Walking, of course, is a form of meditation in itself. There are few things I like more than the mindless movement of my legs, one after another, in a continuous, lulling motion. In Vellore, my walks were my manna - my secret escapades into paddy fields and places undiscovered. I walked in rubber chappals and old clothes that had were torn and dotted with holes from thorn bushes I'd inadvertently walk into. In a city, I do the city thing - walk briskly in big shoes with my ipod plugged into my ears with the volume on ridiculous levels. Inside the joggers' park, there are usually too many people walking in a limited space -- too  many calves in a blur in front of me -- some salwar-clad, some plump, some hairy, some toned and muscular. Too many ambling groups of people blocking the path, so I have to clear my throat loudly so that they move and give me space to proceed. So I find it easier to walk outside the park, where I encounter the daily dogs and uncles and aunties, with an exchange of friendly waves and nods spreading the much-needed morning warmth. 

And then sometimes I clean. Re-arranging books, scrubbing the carpet, washing clothes, all with loud music on makes me feel like I'm ridding the world of some of its sins. I clean with a vengeance. I clean like the PM's coming to visit. I iron my shirts keeping symmetry in mind. Oh cleaning is something I do rarely, but when I do it, I go all out.  And so at least once in ten days I put my mind, body and soul into bringing law and order into my otherwise chaotic universe. What a joy it can be.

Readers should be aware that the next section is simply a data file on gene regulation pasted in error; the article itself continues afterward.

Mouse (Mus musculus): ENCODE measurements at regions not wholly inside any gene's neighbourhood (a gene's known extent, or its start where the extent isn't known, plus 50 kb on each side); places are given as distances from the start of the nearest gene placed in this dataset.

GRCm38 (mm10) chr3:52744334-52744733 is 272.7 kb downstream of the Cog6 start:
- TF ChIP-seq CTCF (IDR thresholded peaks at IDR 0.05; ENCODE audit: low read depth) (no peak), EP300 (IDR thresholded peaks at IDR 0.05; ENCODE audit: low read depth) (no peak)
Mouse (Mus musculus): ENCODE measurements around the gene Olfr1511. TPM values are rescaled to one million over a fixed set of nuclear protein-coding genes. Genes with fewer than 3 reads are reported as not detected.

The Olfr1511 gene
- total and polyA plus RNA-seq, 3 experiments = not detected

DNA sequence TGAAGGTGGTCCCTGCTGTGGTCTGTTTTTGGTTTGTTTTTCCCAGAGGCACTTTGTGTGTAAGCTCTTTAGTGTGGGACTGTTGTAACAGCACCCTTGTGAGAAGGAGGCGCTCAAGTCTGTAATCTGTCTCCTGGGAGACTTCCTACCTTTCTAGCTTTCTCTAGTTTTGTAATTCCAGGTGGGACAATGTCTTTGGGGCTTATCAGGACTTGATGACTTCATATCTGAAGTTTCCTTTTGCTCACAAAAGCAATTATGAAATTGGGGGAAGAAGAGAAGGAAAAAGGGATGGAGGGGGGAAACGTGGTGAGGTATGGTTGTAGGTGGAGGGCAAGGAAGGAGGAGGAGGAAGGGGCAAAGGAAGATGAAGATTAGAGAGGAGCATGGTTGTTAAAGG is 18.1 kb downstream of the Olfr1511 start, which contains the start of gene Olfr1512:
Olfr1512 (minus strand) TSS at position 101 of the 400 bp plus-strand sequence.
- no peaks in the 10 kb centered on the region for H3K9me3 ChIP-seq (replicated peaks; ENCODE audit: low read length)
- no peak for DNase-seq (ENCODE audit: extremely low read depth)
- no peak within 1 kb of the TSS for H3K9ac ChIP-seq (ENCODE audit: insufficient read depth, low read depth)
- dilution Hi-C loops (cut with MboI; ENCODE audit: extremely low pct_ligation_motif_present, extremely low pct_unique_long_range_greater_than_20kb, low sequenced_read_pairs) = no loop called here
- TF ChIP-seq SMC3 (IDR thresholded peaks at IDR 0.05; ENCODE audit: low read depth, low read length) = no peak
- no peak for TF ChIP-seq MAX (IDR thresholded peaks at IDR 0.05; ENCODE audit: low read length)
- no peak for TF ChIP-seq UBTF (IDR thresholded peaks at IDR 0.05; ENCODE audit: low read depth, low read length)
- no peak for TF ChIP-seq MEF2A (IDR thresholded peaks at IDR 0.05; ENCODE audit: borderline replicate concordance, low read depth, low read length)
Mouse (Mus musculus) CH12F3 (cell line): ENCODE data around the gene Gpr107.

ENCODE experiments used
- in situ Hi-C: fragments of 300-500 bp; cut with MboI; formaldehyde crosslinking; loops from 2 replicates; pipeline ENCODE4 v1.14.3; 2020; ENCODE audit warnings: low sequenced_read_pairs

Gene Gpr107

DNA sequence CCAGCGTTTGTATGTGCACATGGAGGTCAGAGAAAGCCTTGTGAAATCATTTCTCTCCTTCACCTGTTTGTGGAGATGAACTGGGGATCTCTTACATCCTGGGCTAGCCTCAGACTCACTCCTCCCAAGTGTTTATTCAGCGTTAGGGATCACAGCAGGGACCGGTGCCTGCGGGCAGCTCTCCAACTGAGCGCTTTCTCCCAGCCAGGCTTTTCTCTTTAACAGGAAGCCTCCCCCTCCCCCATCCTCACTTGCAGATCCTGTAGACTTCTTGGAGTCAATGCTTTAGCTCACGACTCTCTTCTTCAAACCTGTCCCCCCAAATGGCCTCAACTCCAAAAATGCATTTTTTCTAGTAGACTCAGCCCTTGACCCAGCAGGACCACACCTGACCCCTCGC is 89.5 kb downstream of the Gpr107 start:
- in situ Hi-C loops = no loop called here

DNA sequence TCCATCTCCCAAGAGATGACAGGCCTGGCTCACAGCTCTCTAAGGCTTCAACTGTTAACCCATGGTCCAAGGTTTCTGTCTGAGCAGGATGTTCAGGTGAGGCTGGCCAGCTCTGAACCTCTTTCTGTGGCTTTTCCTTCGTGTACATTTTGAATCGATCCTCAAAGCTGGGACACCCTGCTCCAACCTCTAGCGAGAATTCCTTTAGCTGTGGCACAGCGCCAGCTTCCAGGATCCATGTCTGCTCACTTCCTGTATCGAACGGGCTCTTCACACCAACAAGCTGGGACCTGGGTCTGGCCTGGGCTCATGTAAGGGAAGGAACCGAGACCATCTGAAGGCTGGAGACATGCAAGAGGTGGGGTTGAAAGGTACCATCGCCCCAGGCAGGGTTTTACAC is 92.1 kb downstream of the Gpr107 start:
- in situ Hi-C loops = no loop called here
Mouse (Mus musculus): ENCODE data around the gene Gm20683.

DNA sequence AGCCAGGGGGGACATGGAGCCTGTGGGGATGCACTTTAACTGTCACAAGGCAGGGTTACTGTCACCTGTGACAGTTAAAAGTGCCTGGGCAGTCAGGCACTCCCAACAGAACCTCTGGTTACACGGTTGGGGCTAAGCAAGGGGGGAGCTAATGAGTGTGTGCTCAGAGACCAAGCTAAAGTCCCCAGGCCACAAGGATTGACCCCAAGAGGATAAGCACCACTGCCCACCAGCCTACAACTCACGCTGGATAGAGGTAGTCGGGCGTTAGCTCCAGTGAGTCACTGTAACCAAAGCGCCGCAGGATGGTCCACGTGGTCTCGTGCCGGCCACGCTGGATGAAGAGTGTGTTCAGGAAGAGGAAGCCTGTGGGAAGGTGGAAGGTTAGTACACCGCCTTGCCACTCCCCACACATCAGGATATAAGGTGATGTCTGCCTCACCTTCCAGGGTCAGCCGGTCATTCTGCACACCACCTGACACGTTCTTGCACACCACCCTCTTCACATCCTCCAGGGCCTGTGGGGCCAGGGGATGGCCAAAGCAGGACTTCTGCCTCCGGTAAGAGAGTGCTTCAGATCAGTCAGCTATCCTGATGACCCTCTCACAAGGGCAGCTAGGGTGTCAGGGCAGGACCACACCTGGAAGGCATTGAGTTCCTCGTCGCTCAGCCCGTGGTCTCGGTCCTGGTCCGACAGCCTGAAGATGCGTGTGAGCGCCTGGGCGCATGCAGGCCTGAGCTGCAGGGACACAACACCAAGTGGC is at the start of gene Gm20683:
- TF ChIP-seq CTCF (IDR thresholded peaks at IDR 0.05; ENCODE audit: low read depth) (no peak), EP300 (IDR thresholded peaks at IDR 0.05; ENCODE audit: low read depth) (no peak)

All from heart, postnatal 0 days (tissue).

Cooking is the new activity I've taken to recently. Today, after a particularly irritating day and a terrible backache, I walked to Ratnadeep (a store where I can spend hours and hours picking veggies and breads). After spending a considerable amount of time looking celery sticks, different brands of canned corn, hunting for extra black kohl (so I can step into my goth look next week), and wondering what Jockey undies are doing next to the utensils section, I walked out in a daze. At home, I arranged my ingredients in the kitchen with a sort of reverence, plugged in George Benson with the volume on neighbours-are-gonna-call levels, and set about spraying my pan with olive oil and sauteing my veggies. I dumped - no, I placed the tortillas on a microwave plate and meanwhile, looked at a hundred videos of how to fold tortillas. Having got it right the first time, I took photos of the second time and sent it to various people expectantly. Maybe I overdid it and sent too many pics because nobody replied. 

But who cares? I cooked. I de-stressed. I Grooved to Georgie. It was an evening bloody well spent. And now to tuck into the tortilla-frankie-burrito-creations with mother and watch Yeh Jawaani Hai Deewani on TV.

Sunday, October 20, 2013

profound


​When you really want someplace else, here is shoved right into your face. ​

Thursday, October 17, 2013

Lyrical